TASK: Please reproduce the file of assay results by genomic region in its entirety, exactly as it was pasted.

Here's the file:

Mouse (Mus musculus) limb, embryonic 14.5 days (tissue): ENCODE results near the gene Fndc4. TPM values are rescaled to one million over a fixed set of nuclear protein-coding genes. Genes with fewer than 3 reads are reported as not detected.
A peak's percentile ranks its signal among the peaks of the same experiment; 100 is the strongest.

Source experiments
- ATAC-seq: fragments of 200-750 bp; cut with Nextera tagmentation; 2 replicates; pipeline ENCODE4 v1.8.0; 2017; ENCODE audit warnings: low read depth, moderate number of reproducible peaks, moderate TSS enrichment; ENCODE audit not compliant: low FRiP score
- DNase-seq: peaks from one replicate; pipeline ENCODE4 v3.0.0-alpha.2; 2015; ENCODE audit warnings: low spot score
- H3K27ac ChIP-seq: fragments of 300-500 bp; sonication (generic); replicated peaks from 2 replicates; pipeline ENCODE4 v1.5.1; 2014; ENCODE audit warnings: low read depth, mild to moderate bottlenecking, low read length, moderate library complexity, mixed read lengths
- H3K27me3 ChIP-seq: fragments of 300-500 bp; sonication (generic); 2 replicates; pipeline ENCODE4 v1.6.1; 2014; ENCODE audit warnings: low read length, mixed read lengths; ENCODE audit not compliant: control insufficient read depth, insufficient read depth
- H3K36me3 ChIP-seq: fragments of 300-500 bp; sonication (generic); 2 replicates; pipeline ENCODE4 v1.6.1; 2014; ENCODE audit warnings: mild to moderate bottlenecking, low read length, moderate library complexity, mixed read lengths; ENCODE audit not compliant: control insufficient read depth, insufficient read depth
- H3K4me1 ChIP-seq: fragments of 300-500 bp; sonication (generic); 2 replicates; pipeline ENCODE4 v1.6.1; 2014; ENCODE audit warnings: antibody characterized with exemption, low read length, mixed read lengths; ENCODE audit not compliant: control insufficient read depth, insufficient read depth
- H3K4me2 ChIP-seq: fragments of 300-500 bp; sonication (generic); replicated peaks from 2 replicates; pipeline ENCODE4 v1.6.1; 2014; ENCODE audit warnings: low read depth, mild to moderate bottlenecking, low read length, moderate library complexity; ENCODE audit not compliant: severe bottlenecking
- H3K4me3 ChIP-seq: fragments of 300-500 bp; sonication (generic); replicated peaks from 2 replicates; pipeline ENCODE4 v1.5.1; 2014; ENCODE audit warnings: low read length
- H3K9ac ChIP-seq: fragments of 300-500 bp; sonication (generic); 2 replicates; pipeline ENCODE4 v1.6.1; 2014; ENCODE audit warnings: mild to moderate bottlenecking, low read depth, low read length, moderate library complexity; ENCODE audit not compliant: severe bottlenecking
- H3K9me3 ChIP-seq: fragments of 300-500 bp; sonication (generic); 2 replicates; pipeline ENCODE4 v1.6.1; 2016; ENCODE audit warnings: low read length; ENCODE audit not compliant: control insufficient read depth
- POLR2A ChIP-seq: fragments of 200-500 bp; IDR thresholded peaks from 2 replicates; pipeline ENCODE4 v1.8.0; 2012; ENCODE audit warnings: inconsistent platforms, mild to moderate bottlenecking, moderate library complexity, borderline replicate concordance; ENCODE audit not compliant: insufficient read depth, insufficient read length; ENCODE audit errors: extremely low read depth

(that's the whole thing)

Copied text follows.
Mouse (Mus musculus) limb, embryonic 14.5 days (tissue): ENCODE results near the gene Fndc4. TPM values are rescaled to one million over a fixed set of nuclear protein-coding genes. Genes with fewer than 3 reads are reported as not detected.
A peak's percentile ranks its signal among the peaks of the same experiment; 100 is the strongest.

Source experiments
- ATAC-seq: fragments of 200-750 bp; cut with Nextera tagmentation; 2 replicates; pipeline ENCODE4 v1.8.0; 2017; ENCODE audit warnings: low read depth, moderate number of reproducible peaks, moderate TSS enrichment; ENCODE audit not compliant: low FRiP score
- DNase-seq: peaks from one replicate; pipeline ENCODE4 v3.0.0-alpha.2; 2015; ENCODE audit warnings: low spot score
- H3K27ac ChIP-seq: fragments of 300-500 bp; sonication (generic); replicated peaks from 2 replicates; pipeline ENCODE4 v1.5.1; 2014; ENCODE audit warnings: low read depth, mild to moderate bottlenecking, low read length, moderate library complexity, mixed read lengths
- H3K27me3 ChIP-seq: fragments of 300-500 bp; sonication (generic); 2 replicates; pipeline ENCODE4 v1.6.1; 2014; ENCODE audit warnings: low read length, mixed read lengths; ENCODE audit not compliant: control insufficient read depth, insufficient read depth
- H3K36me3 ChIP-seq: fragments of 300-500 bp; sonication (generic); 2 replicates; pipeline ENCODE4 v1.6.1; 2014; ENCODE audit warnings: mild to moderate bottlenecking, low read length, moderate library complexity, mixed read lengths; ENCODE audit not compliant: control insufficient read depth, insufficient read depth
- H3K4me1 ChIP-seq: fragments of 300-500 bp; sonication (generic); 2 replicates; pipeline ENCODE4 v1.6.1; 2014; ENCODE audit warnings: antibody characterized with exemption, low read length, mixed read lengths; ENCODE audit not compliant: control insufficient read depth, insufficient read depth
- H3K4me2 ChIP-seq: fragments of 300-500 bp; sonication (generic); replicated peaks from 2 replicates; pipeline ENCODE4 v1.6.1; 2014; ENCODE audit warnings: low read depth, mild to moderate bottlenecking, low read length, moderate library complexity; ENCODE audit not compliant: severe bottlenecking
- H3K4me3 ChIP-seq: fragments of 300-500 bp; sonication (generic); replicated peaks from 2 replicates; pipeline ENCODE4 v1.5.1; 2014; ENCODE audit warnings: low read length
- H3K9ac ChIP-seq: fragments of 300-500 bp; sonication (generic); 2 replicates; pipeline ENCODE4 v1.6.1; 2014; ENCODE audit warnings: mild to moderate bottlenecking, low read depth, low read length, moderate library complexity; ENCODE audit not compliant: severe bottlenecking
- H3K9me3 ChIP-seq: fragments of 300-500 bp; sonication (generic); 2 replicates; pipeline ENCODE4 v1.6.1; 2016; ENCODE audit warnings: low read length; ENCODE audit not compliant: control insufficient read depth
- POLR2A ChIP-seq: fragments of 200-500 bp; IDR thresholded peaks from 2 replicates; pipeline ENCODE4 v1.8.0; 2012; ENCODE audit warnings: inconsistent platforms, mild to moderate bottlenecking, moderate library complexity, borderline replicate concordance; ENCODE audit not compliant: insufficient read depth, insufficient read length; ENCODE audit errors: extremely low read depth